A quick introduction to this topic is warranted. Traditional Tech 1.0 style bindings (eg the Salomon MTN (reviewed here) or Atomic's Backland) have a small heel gap and binding heel pins interfacing with the boot. This gap allows a ski to compress and not bottom out against the heel without ejecting. Tech 1.0 has simplicity and lighter weight but at the expense of ski quality since the heel gap leads to a vagueness in feeling at the boot-binding interface.

Tech 2.0 bindings have no heel gap. Instead the binding barely touches boot heel and the binding has some rearward travel on a spring-loaded track to compensate for ski flex and for some give. Recall that there always compromises. Tech 2.0 tends to be more complex & slightly heavier but has a more solid-feeling ski-binding connection. Tech 2.0 bindings include those with traditional pin-heels (for example Dynafit's Rotation series & G3's Ion) or those with alpine-style heels (Tecton and Kingpin). Categories are artificial creations but it's interesting fodder to consider whether SHIFT which has both alpine style heel and toe + true forward pressure should be compared to other tech touring bindings.

However, public discussions has already made it clear that comparisons will be inevitable between the SHIFT and two other choices with alpine style heels (but with tech toes) ie the Fritschi Tecton and Marker's Kingpin.

For this comparison between bindings which try to emulate alpine performance, I don't mention platform bindings. Why? Because they suck. They have platforms so they alter ski flex. They're heavy. Touring with them means you are walking up with the equivalent of a gigantic dildo attached to your feet galumphing up the slopes. Go ahead and tell me how you slay your rad 2,000 foot KeyVailAspenHoe bro-tastic lines with your Daymakers, Wardens, Dukes, Guardians. See if I care. The platform binding is dead. You just don't know it yet.

I also don't mention CAST. It's a good system. It's well thought-out. But CAST users love it and know the compromises (complexity, carrying the stuff around in the pack etc) and accept it. CAST doesn't need believers; they already have that.

So who's going to get the Tecton? It's significantly lighter then SHIFT (180g per foot is a lot). Tecton allows for tour to ski mode changes without having to remove the ski. Tecton also allows one to change to walk mode on the fly. There's two elevators. There's less elasticity at toe (but still impressive amounts) and heel.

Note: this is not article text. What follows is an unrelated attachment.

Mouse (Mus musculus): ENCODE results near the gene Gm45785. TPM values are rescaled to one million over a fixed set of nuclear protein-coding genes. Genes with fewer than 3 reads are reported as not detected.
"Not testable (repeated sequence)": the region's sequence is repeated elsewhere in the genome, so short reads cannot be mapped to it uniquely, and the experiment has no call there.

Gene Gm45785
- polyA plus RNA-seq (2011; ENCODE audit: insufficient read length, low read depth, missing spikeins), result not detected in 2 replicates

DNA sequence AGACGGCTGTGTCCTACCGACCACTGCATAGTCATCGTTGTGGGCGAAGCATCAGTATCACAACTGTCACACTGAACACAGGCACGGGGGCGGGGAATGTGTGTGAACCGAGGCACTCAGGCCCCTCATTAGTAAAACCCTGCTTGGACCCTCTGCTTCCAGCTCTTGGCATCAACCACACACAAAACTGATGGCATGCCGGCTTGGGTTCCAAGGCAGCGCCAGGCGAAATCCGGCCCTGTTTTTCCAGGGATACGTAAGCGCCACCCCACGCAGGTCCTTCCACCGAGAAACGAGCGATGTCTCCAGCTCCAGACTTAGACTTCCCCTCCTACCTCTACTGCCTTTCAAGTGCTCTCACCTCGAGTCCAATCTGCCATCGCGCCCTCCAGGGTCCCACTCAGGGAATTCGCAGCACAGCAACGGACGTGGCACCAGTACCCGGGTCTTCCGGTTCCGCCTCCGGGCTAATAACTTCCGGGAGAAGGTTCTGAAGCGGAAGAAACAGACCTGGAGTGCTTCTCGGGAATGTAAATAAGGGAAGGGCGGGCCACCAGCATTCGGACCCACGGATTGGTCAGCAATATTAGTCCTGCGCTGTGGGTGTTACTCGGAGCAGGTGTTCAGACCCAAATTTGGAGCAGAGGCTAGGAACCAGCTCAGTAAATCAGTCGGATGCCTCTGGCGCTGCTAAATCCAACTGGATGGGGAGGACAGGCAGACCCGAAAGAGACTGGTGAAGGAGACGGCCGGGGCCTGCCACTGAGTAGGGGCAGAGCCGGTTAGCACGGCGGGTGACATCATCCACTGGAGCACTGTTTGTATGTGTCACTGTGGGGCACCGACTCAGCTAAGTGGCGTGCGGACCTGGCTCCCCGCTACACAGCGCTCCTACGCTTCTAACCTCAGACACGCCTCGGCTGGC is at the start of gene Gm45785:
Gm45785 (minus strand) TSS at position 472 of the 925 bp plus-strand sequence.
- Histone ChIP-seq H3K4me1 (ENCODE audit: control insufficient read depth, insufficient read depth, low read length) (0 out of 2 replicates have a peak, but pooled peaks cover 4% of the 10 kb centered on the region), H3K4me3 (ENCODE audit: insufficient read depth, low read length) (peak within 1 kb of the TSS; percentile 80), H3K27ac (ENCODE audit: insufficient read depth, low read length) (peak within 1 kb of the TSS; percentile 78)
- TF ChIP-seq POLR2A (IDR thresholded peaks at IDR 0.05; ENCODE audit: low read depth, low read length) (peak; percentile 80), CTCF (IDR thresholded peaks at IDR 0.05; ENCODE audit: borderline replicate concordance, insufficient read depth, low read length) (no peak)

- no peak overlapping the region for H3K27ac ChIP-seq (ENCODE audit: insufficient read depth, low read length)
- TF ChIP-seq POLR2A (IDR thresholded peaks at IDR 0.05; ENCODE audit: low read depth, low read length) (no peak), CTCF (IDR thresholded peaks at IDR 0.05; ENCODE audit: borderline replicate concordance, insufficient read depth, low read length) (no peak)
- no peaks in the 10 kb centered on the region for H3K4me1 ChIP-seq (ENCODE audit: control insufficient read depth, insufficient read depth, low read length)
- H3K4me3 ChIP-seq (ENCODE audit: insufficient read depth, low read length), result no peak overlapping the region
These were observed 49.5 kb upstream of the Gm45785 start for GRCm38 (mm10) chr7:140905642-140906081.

And who will get the Kingpin? It's slightly lighter then SHIFT (75g); also allows for tour to ski mode changes without ski removal; also has two elevators; has virtually no toe elasticity and less elasticity at heel. One can also go on-the-fly ski to tour on Kingpin with some contortions.

I believe that SHIFT, Kingpin and Tecton are going to kill platform bindings, if they haven't done so already. Skiers who travel to ski and will be skiing one setup will be drawn to these bindings. Skiers who ski at resort and duck out for backcountry laps will want these bindings. Those who have knee issues (or are paranoid about such issues) are going to be drawn to SHIFT. Those who value retention quality and who are prepared to compromise (there's that word again) touring lightness for downhill performance will pick SHIFT. Those who are more touring-oriented but still want some degree of elastic downhill performance will be drawn to the Tecton/Kingpin. Those who are easily annoyed by more complex transitions will pick Tecton or Kingpin, which allow for easier transitions.

And this comes to the beauty of the SHIFT. There's a massive choice of fairly stiff AT boots on the market now. None yet approach the ski quality of the alpine boot and the CAST-cult shows that there's quite a few people who're going to quit using their alpine boots when you pry them out of their cold dead hands. Now with SHIFT, want to use your alpine boots while inbounds and riding lifts? You can do that. Want to use your touring boot when you're touring? You can do that.

Yes - I have way too many skis and bindings.